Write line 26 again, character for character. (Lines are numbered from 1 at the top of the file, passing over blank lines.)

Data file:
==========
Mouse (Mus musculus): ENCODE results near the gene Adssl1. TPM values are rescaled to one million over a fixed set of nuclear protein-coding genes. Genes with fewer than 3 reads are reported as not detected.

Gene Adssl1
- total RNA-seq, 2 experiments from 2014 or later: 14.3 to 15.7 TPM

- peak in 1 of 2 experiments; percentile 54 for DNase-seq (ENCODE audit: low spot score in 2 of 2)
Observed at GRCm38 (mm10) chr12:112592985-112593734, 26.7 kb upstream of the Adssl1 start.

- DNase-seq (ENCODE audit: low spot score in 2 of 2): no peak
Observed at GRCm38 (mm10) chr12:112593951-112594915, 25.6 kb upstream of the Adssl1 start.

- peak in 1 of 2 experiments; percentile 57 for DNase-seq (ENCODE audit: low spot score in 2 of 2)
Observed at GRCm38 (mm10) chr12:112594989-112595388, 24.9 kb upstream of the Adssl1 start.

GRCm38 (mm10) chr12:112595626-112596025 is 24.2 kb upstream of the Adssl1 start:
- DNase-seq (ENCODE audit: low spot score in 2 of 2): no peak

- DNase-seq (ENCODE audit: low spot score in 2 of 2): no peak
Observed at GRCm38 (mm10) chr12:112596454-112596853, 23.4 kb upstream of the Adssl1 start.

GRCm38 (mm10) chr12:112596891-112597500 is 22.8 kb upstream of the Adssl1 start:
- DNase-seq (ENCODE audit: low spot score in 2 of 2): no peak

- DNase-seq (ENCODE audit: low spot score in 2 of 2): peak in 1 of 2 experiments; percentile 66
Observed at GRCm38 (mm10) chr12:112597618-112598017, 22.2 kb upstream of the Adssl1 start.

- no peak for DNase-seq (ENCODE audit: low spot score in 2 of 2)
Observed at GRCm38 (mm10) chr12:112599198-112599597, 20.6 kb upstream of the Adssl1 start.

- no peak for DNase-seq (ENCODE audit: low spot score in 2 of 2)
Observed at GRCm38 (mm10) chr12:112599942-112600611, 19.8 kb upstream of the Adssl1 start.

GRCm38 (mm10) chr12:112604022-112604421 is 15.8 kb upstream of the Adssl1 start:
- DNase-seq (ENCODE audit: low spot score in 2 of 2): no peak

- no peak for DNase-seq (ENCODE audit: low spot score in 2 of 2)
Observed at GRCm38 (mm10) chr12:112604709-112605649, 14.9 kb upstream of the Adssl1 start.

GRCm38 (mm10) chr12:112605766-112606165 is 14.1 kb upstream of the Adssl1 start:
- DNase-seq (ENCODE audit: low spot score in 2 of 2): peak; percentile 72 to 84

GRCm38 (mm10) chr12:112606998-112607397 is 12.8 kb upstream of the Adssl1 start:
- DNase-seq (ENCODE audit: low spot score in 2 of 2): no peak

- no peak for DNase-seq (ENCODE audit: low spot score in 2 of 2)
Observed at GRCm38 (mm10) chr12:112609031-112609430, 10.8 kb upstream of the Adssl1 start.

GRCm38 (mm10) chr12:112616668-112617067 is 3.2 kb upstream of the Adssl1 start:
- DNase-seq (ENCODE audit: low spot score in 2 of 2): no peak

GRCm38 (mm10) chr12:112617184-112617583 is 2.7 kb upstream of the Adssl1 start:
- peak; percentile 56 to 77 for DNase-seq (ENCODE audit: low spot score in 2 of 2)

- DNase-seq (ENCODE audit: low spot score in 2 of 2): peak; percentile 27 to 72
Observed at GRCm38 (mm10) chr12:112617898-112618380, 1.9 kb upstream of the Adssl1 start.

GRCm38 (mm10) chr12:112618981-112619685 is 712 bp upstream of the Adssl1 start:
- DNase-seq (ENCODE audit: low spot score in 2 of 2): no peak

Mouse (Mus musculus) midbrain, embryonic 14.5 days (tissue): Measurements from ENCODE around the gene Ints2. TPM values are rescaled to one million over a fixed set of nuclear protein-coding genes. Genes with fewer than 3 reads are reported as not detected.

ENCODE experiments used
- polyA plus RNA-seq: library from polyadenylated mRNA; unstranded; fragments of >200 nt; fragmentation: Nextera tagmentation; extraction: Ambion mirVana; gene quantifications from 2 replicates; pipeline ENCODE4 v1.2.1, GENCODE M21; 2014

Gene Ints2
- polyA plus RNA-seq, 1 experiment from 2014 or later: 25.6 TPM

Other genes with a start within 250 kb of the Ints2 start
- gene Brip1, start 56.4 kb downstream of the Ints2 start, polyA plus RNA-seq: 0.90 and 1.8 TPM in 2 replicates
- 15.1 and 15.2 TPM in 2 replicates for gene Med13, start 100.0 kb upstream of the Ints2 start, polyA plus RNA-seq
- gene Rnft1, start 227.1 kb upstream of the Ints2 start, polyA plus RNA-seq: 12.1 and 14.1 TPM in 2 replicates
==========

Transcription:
GRCm38 (mm10) chr12:112605766-112606165 is 14.1 kb upstream of the Adssl1 start: